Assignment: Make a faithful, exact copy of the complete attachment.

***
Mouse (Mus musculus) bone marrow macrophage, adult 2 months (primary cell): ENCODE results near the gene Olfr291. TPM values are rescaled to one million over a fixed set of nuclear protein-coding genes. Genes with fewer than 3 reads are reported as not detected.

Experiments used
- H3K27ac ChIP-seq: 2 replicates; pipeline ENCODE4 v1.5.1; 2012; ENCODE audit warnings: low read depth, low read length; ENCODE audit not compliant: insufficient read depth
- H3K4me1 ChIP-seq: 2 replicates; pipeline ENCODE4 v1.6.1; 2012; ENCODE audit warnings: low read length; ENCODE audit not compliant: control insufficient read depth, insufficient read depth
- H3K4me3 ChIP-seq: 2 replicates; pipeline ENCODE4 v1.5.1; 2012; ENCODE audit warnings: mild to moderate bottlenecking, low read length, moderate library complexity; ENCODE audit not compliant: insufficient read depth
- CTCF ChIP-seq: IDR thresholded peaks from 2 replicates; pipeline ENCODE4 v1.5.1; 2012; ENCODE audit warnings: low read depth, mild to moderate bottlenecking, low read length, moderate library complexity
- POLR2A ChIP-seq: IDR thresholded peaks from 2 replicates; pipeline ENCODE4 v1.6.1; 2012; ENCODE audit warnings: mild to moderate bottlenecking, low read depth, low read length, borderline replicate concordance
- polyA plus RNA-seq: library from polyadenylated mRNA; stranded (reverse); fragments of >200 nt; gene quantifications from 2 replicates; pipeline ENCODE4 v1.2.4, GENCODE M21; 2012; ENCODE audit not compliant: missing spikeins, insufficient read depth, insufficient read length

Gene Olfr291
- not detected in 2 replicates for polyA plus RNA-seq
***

Mouse (Mus musculus) bone marrow macrophage, adult 2 months (primary cell): ENCODE results near the gene Olfr291. TPM values are rescaled to one million over a fixed set of nuclear protein-coding genes. Genes with fewer than 3 reads are reported as not detected.

Experiments used
- H3K27ac ChIP-seq: 2 replicates; pipeline ENCODE4 v1.5.1; 2012; ENCODE audit warnings: low read depth, low read length; ENCODE audit not compliant: insufficient read depth
- H3K4me1 ChIP-seq: 2 replicates; pipeline ENCODE4 v1.6.1; 2012; ENCODE audit warnings: low read length; ENCODE audit not compliant: control insufficient read depth, insufficient read depth
- H3K4me3 ChIP-seq: 2 replicates; pipeline ENCODE4 v1.5.1; 2012; ENCODE audit warnings: mild to moderate bottlenecking, low read length, moderate library complexity; ENCODE audit not compliant: insufficient read depth
- CTCF ChIP-seq: IDR thresholded peaks from 2 replicates; pipeline ENCODE4 v1.5.1; 2012; ENCODE audit warnings: low read depth, mild to moderate bottlenecking, low read length, moderate library complexity
- POLR2A ChIP-seq: IDR thresholded peaks from 2 replicates; pipeline ENCODE4 v1.6.1; 2012; ENCODE audit warnings: mild to moderate bottlenecking, low read depth, low read length, borderline replicate concordance
- polyA plus RNA-seq: library from polyadenylated mRNA; stranded (reverse); fragments of >200 nt; gene quantifications from 2 replicates; pipeline ENCODE4 v1.2.4, GENCODE M21; 2012; ENCODE audit not compliant: missing spikeins, insufficient read depth, insufficient read length

Gene Olfr291
- not detected in 2 replicates for polyA plus RNA-seq